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By Laura Drinan
Hometown Weekly Reporter
Deeply rooted in Cub Scout tradition is the annual pinewood derby. It’s a half-day at Kraft Hall dedicated to racing miniature gravity-fueled wooden cars, designed and built by the Cub Scouts and their parents.
“This is a huge Cub Scout tradition,” said DJ Johnston, one of the den leaders. “We do this every year and they have a good time.”
While the tradition has a history of over 60 years, this year’s pinewood derby, which took place on January 27, was history in the making. For the first time in Dover history, the Girl Scouts joined their Cub Scout counterparts at the races, competing with their own cars.
“We’re breaking new grounds here in Dover today,” said Darci Rogers, one of the Girl Scouts coordinators. “This has never happened in the past, ever. I’m glad that we’re offering the girls more opportunities in science and engineering.”
The morning races included four rounds, one for each grade level (fourth and fifth grade combined their participants) and over a dozen heats per round. The straightaway track with a tall slope at the beginning was painted with a blue, a red, a yellow, and a green stripe designating the four lanes.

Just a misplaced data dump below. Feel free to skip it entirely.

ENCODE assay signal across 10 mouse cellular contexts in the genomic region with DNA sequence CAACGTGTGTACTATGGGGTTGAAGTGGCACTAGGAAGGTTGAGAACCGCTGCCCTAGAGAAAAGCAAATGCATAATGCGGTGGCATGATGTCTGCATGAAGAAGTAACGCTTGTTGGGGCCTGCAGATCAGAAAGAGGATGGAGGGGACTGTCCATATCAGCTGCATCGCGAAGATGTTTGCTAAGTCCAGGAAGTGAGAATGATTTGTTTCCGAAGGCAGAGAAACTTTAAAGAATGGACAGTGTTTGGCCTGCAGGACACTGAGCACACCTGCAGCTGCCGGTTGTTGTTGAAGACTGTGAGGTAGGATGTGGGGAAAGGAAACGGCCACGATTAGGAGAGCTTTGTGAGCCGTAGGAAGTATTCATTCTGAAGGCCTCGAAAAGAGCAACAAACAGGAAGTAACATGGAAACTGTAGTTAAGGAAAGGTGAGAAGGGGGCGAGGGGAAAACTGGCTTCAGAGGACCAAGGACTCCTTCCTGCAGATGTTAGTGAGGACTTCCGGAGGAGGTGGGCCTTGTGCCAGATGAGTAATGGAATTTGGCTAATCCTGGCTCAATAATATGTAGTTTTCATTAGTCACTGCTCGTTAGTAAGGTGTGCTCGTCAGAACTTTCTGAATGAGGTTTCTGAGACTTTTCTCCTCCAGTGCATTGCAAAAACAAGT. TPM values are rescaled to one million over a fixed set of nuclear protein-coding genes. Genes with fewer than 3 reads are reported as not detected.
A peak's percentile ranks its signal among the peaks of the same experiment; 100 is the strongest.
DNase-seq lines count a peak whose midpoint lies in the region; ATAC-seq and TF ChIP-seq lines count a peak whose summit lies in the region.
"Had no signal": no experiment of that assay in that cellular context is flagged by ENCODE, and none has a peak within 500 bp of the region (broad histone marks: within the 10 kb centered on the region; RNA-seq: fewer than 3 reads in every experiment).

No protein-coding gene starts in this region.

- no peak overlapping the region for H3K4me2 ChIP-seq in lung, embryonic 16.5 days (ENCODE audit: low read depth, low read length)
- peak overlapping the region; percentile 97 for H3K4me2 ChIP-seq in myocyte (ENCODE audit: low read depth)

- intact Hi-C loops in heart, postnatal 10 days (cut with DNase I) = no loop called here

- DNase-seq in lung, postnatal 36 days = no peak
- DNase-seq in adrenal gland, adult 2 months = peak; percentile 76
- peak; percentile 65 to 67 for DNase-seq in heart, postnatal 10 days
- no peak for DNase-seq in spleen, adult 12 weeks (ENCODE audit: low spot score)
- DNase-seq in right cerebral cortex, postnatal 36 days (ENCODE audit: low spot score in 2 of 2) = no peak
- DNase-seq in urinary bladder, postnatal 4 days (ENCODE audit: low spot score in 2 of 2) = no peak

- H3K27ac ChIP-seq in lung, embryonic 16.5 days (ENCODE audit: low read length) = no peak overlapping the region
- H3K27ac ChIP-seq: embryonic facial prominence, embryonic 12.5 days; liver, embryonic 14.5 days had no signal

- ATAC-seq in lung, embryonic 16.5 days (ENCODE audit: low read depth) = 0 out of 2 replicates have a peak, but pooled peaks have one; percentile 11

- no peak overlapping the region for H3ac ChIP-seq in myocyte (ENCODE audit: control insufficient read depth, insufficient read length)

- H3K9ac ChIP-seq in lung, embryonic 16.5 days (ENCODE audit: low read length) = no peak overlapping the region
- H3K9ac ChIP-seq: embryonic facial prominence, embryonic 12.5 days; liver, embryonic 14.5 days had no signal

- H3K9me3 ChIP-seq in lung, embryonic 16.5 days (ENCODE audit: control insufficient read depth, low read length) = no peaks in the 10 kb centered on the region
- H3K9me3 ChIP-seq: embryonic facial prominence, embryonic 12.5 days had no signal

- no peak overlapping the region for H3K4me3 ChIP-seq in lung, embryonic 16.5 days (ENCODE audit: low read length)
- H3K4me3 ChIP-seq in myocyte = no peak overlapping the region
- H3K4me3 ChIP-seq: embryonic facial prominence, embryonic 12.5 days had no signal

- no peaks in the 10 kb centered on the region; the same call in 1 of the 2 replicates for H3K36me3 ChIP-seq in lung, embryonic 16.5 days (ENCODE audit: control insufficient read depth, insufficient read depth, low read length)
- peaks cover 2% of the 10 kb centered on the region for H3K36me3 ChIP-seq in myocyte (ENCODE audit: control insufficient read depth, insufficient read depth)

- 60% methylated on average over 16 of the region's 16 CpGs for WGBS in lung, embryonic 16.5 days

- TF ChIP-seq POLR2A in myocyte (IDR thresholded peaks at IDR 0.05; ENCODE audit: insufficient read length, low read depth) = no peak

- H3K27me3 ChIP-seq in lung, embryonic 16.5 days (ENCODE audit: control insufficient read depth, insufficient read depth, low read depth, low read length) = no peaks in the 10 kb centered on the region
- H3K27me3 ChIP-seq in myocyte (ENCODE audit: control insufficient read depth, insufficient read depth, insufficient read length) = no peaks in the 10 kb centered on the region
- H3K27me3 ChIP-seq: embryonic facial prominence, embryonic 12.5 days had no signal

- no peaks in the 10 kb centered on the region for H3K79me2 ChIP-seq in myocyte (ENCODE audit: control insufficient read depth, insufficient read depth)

To make it a fair competition, each child’s car must race at least once in each lane, and the car’s speed and time is recorded and averaged with the other heats in which it competes.
Once the first and second grade Scouts finished their races, Kraft Hall filled up with third grade students and their parents. The third graders, who appropriately gave theirs cars names like “Girl Scout Mobile” and “PATRIOTS!!!”, crowned Nate Whalen and his car, “Black Bullet,” champion of their round. Whalen’s car averaged 202.3 miles per hour on the track.
Fourth grade Girl Scout Bella Boussy and her car named “Poka Power” earned first place in the combined fourth and fifth grade round, with her car averaging 202.2 miles per hour.
With the Girl Scouts joining the pinewood derby, this year’s race had the largest turnout yet. The co-ed racing also helped to strengthen the relationships between the boys and girls as they enjoyed a bout of friendly competition, making the annual pinewood derby a community-building event, too.
After a thrilling and successful day for the Cub Scouts and Girl Scouts, Dover can only hope that they have begun a new tradition to bring the Scouts together.